Könyvbemutató - The Boyash in Hungary

ÖAW's Commission VLACH and the Roma Research Center of the University of Pécs (Bemutatkozás - Romológia) invite you to a book presentation of the new study by Ioana Nechiti and Thede Kahl:
The Boyash in Hungary. A Comparative Study among the Arĝeleni and Munĉeni Communities. (Vanishing Languages and Cultural Heritage 1) Vienna: ÖAW
The first book of the newly established VLACH series examines the language and culture of the Boyash “Gypsies” in southern Hungary, who speak archaic dialects of Romanian and call themselves Boyash. This study aims to undertake a linguistic and sociolinguistic comparison of the vernaculars spoken by the two sub-groups of the Boyash in Hungary: the Munĉeni and Arĝeleni.
Date: 14. 02. 2020, 14 h
Location: Pécs, Nappali, Király utca 23–25.
Date: 15. 02. 2010, 11 h
Location: Gilvánfa, Kászá Dasztyisza
Details: https://verlag.oeaw.ac.at/the-boyash-hungary , https://verlag.oeaw.ac.at/

The Austrian Academy of Sciences Press presents:
“The Boyash in Hungary. A Comparative Study among the Arĝeleni and Munĉeni Communities”
By Thede KAHL and Ioana NECHITI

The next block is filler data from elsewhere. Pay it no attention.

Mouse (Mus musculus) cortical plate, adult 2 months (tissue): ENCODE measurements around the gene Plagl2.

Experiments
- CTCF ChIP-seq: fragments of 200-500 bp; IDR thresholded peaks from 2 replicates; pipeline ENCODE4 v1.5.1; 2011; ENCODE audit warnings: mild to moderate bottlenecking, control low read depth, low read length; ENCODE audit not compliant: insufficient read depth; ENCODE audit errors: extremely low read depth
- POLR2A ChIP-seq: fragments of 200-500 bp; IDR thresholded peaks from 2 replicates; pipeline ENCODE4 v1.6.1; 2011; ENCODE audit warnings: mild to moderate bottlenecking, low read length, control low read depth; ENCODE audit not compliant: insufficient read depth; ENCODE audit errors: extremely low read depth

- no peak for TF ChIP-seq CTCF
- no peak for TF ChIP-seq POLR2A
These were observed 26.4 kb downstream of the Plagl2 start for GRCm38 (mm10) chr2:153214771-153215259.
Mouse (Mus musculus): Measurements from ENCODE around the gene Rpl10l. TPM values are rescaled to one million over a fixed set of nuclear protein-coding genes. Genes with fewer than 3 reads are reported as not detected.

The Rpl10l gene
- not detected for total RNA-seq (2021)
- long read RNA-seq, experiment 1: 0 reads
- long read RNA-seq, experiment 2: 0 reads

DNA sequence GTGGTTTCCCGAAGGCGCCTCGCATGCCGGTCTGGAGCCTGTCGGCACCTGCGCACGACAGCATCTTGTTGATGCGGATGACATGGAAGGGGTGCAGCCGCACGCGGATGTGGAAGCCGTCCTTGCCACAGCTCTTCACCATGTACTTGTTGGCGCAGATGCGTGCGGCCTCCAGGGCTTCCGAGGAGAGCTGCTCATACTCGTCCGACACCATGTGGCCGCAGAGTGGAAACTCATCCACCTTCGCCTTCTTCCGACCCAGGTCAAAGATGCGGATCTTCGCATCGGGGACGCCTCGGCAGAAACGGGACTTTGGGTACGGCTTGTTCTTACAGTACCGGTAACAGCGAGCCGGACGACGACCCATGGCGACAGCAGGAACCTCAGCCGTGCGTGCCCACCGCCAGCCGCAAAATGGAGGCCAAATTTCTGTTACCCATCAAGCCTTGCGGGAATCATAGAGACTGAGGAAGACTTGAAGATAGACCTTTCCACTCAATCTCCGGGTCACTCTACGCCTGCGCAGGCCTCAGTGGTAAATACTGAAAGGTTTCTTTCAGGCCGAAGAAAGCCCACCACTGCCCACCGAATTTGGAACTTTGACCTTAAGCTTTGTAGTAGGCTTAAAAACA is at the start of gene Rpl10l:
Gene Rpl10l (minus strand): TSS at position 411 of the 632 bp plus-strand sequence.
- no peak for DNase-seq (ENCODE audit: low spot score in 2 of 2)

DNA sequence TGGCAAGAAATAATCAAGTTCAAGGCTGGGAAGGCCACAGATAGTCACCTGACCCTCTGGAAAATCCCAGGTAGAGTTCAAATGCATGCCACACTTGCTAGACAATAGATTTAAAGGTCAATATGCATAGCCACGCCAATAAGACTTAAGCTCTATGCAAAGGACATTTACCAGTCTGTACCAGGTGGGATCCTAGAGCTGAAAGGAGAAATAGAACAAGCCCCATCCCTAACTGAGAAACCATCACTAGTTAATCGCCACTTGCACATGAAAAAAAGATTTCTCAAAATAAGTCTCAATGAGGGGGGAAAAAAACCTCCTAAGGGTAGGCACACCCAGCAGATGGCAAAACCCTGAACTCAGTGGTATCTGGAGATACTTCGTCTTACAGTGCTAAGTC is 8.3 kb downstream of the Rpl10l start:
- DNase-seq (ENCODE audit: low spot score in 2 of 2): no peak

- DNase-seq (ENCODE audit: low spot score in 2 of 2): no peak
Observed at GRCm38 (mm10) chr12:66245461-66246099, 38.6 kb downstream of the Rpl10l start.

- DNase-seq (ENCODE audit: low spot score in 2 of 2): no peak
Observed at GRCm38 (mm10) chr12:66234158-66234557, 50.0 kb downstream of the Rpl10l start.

The present book is concerned with the language and culture of the Boyash "Gypsies" in southern Hungary, who speak archaic dialects of Romanian and call themselves "băiaşi". Their varieties may be regarded as endangered, with the spoken vernaculars, Arĝelean and Munĉan, suffering different degrees of loss. The Munĉan vernacular investigated in the village of Alsószentmárton is most probably in the second stage of loss, during which the language of the majority increasingly spreads into the language of the minority, while the latter is used mostly within the family by the elderly. Hungarian is beginning to replace the Boyash language even in everyday life. The Arĝelean dialect from the village of Gilvánfa and from Pécs is in the third stage, which is characterized by the loss of vocabulary and the inability to create new words, as the majority language has definitively replaced the minority language. Factors such as way of life, social structures, the intensity of contact with the majority population, religion, the prestige of the language, the code function of minority languages and economic dependency have all played a decisive role in the progressive replacement of the Boyash language by the majority language Hungarian, a process that dramatically accelerated in the second half of the 20th century and especially after Hungary’s accession to the EU. In the last three decades, the Arĝelean vernacular has enjoyed greater prestige than the Munĉan and it is highly probable that the Arĝelean vernacular will become the dominant one if the Boyash language survives in the Arĝeleni communities.